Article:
Movie Review: Bland Paper (Towns )

Movie Review: Bland Paper (Towns )

Cast: Cara Delevingne, Nat Wolff, Cara Buono

Director: Jake Schreier

Vuvu Rating: 5/10

Yes Paper Towns does star supermodel turned actress Cara Delevingne but before you rush off to go see it, maybe you should know there is no need.

Quentin (Nat Wolff) has always seen Margo Roth Spiegelman (Cara Delevingne) as a “miracle”. Despite being close as children they have drifted apart and Quentin has admired Margo from a far.

The enigmatic, free-spirited, punkish (and sometimes annoying) Margo shows up one night at Quentin’s window to take him on one last adventure after which she disappears. Quentin finds clues that Margo leaves behind, which he uses to find her.

To help him he has his two best friends Radar (Justice Smith) and Ben (Austin Abrams), Margo’s friend Lacey (Halston Sage) and Radar’s girlfriend Angela (Jaz Sinclair). To a large extent this supporting cast is the highlight of the film. The group go on an epic road trip from Florida to New York State in an attempt to find her. Along the way relationships blossom and we are taken on a journey to rediscover friendships.

The film is based on a book that was written by the author of The Fault in our Stars. Even though there are many similarities between the two, this film takes the viewer on a very different journey.

Both films have characters who are nearing the end of their adolescence and approaching adulthood. The films are also very similarly shot in terms of style, narration and trying to pass on a bigger message.

The story shows the dangers of putting someone on a pedestal whilst one of the best aspects of the film is the portrayal of friendship between Quentin and his two buddies.

Paper Towns gets an ‘okayish’ review. It entertains and brings across a bigger message, but you won’t always find yourself at the edge of your seat. So if you are looking for a pleasant film outing, go for it! But it won’t hurt to wait for this one to come to our television screens.

Wits students help kids love of maths

Wits students help kids love of maths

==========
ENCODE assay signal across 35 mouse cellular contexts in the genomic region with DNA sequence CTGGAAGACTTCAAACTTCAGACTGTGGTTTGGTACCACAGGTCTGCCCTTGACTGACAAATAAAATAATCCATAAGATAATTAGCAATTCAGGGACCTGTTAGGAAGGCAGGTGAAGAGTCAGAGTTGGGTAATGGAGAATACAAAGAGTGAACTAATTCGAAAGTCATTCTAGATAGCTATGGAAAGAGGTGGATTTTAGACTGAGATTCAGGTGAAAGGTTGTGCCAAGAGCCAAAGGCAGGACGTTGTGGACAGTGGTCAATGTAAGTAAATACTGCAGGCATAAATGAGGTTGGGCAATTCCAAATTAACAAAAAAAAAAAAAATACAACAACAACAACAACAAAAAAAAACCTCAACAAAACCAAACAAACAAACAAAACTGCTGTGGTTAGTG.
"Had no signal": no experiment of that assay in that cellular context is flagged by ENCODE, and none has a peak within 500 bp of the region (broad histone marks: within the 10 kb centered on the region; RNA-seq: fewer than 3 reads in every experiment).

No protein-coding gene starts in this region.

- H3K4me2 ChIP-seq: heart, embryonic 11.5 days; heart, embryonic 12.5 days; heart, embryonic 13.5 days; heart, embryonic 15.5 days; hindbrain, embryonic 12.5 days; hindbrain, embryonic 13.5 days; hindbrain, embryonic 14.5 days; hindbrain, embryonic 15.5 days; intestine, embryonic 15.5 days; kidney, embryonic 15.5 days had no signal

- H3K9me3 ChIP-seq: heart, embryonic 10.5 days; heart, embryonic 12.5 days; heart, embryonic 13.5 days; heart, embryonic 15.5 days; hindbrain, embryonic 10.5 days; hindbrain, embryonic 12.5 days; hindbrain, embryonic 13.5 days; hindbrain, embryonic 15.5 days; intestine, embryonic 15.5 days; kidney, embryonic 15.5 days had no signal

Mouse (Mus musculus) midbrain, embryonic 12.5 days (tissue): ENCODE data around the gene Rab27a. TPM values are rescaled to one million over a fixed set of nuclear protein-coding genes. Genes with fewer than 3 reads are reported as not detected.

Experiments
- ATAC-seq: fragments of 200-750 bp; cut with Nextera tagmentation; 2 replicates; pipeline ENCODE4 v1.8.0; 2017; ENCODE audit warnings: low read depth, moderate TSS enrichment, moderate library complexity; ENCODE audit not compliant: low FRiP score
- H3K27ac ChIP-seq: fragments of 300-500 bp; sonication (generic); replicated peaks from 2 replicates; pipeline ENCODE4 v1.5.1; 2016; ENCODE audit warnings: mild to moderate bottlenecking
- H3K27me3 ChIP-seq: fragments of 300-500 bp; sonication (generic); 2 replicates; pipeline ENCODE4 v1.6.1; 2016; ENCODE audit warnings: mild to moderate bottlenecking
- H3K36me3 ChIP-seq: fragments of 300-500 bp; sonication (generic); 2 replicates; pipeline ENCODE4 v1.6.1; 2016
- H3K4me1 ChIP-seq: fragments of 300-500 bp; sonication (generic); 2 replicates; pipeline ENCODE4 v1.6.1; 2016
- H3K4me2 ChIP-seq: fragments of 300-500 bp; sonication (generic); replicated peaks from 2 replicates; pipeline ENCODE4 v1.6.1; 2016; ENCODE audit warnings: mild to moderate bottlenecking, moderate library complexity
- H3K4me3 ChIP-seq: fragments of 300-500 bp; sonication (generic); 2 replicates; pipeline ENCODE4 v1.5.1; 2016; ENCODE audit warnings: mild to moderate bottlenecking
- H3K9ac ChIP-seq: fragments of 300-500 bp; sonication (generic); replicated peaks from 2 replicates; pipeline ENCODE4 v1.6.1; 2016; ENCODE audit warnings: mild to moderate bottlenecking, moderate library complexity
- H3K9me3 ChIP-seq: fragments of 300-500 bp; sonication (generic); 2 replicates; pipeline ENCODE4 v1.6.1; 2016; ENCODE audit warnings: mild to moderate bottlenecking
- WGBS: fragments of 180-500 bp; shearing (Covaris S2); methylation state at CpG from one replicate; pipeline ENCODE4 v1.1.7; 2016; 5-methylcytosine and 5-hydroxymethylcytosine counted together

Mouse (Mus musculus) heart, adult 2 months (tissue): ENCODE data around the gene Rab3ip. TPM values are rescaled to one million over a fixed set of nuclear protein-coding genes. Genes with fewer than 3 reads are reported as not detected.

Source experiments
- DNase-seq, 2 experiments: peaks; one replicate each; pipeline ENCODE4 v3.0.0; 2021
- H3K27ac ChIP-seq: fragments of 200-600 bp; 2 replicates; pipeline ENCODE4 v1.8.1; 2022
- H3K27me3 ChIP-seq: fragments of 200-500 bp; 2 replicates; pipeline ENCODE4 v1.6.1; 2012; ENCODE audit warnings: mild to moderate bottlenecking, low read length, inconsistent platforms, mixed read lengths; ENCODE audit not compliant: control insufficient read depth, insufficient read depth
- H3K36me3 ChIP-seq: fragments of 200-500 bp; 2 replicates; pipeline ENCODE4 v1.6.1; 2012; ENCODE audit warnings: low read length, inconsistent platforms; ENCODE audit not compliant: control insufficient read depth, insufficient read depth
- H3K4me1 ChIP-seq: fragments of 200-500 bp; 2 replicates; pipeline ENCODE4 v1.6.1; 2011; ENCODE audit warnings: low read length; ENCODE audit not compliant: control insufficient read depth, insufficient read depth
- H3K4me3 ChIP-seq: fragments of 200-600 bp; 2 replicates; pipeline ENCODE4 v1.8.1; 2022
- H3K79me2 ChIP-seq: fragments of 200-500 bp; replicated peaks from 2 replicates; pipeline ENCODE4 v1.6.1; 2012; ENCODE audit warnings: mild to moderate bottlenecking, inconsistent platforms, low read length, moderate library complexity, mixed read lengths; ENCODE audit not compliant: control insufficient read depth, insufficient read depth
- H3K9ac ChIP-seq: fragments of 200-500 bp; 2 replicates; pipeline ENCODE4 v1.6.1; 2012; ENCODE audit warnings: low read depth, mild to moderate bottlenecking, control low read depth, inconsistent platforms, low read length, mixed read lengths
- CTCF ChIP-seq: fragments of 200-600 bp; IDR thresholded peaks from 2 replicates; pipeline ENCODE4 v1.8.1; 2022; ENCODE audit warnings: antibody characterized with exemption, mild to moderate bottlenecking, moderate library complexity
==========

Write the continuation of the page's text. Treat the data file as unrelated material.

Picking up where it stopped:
LOVE MATHS: Tsakani Patience Ngobeni one of the members of the campaign speak to a class of grade eights at Umqhele Secondary School about changing their mindset about maths. Photo: Dana Da Silva


A combined class of grade eight students enthusiastically participate in a  game to get them focused during a visit from the I Love My Maths: Make it Count campaign at Umqhele Secondary School.

“The I love math campaign is a campaign where we go out to school children and encourage them to love maths, to have a passion for maths so that they will be able to conquer it,” said one of the creators of the campaign Sarah Phiri, a Wits applied maths student.

Last week Friday the campaign visited Umqhele Secondary School in Ivory Park, Midrand, during the school’s career day. Members of the campaign along with a guest speaker shared their stories about journey with maths and gave maths sets as prizes in a maths arithmetic game.

They played various other singing games with the students to get them focused as well as to distribute maths sets and calculators.

The guest speaker Mafule Moswane, an Honours in geography and environmental studies student, was invited to help encourage kids to have a passion for maths.

“So the idea is to change the mind set and introduce a paradigm shift so that the young people can love maths and also give them reasons why they should love maths,” said Moswane.

He also said that kids should love maths because it can take them places. “Talking broadly about it, in fact when you are doing maths you can do anything anywhere in all the universities. But if you’re not doing maths you are limited only to specific career paths,” he said.

For one of the students at Umqhele, Manube Mangatane, this is the first time she is seeing a campaign like this visiting her school. “So it’s a great experience and I’ll always put it in my mind and I’ll remember that they came to donate calculators and maths stuff to our school,” said Mangatane.

She also said that this campaign is a good idea for people who can’t do maths as it is very important to know these days.